Up in the mountains of the Snowy Valleys, it must have, at times, felt like they’d been handed all of Revelations’ seven bowls, so mighty have some of the blows been to the communities there in recent years.
But eternal drought, cataclysmic fires and prolonged plague aside, the political tornado of a forced local government merger still strongly underpins unease among residents.
So says the results of a community survey – designed to provide Snowy Valleys Council with a snapshot of community sentiment in relation to the provision of their services and facilities, as well as organisational direction – released last week.
The random telephone survey was conducted between 19 April and 1 May, 2021, and involved interviews with 400 residents across the Snowy Valleys local government area (LGA), an area populated by around 14,500 people incorporating the major towns of Batlow, Adelong, Tumbarumba and Tumut.
The 2021 survey is the second since Tumut and Tumbarumba shires were forcibly amalgamated in 2016, and took place as the community awaited a demerger decision by NSW Minister for Local Government Shelley Hancock.
Snowy Valleys Council CEO Matthew Hyde said it is disappointing the overall satisfaction rating for council has dropped since 2018, but it has provided an opportunity for it to review and reflect.
“The results surrounding leadership and future of the organisation had a large impact on that overall score,” he said.
“All surveys are influenced by current events, and the feedback and scoring reflected the heated debate taking place in the community at the time about the lingering Boundaries Commission [NSW Local Government Boundaries Commission] decision and council’s future financial sustainability.”
Council’s libraries, swimming pools, parks and sporting facilities were the highest ranked services, with big improvements seen in satisfaction with the maintenance of unsealed roads, footpaths, emergency and disaster management, water and waste services, and enforcement of pets and stock regulations.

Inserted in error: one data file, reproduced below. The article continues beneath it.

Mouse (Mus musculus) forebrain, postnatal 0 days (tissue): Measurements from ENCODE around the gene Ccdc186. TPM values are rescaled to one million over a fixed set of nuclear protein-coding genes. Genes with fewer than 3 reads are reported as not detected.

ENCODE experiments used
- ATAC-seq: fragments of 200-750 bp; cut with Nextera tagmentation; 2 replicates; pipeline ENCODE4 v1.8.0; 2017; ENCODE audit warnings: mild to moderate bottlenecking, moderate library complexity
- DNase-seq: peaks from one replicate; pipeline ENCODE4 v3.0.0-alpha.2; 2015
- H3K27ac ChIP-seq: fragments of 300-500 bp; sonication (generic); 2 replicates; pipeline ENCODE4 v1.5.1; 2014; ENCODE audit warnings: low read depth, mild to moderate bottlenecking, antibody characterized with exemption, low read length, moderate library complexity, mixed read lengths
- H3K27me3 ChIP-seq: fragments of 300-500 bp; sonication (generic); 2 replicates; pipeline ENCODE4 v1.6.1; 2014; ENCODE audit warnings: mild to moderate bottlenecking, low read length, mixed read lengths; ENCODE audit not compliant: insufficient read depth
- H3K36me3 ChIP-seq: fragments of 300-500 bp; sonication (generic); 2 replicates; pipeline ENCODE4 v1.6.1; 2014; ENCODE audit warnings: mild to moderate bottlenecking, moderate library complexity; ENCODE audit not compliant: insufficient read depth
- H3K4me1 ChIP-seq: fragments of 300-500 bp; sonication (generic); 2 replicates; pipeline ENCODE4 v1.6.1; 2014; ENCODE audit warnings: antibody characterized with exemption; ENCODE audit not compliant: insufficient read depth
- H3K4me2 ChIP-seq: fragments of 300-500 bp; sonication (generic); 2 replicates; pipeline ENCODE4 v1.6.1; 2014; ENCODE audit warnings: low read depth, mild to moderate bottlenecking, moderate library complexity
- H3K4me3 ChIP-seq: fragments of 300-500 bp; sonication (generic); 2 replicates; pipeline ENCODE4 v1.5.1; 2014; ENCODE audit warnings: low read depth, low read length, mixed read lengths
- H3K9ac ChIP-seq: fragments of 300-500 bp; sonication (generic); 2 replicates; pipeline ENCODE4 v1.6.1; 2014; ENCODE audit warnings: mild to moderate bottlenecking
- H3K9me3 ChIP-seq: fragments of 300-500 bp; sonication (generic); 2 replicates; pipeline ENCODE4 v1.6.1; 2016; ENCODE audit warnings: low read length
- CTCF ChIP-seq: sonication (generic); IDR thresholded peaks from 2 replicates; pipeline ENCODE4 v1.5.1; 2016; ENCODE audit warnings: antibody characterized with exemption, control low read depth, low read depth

“The consistent ranking of our services between each survey demonstrates the high value the community places on the services council delivers, and the work frontline staff do,” said Mr Hyde.
“But we aren’t shying away from the work we still have to do to improve community sentiment about being a council that is representative of the whole region.”
Mr Hyde said the organisation is tasked with a massive challenge to deliver on the NSW Government’s directive to form a new council.
“Staff have worked hard to deliver to the community regardless of external impacts of bushfires, COVID-19 and community sentiment regarding amalgamation,” he said.
“The priority of council is to work in partnership with the community to be an organisation that it supports and is proud of.”
As the Save Tumbarumba Shire group rails against Minister Hancock’s decision disallowing a demerger, in July 2021, Mr Hyde said council’s eyes are firmly fixed on the future.
“I encourage the community to participate in shaping the future priorities and direction for the next term of council through consultation opportunities, including current consultation on Special Rate Variation options and reviewing the priorities in the Community Strategic Plan,” he said.
NSW local government elections were to be held in September 2021, but due to the ongoing COVID-19 pandemic, they have been postponed until 4 December, 2021.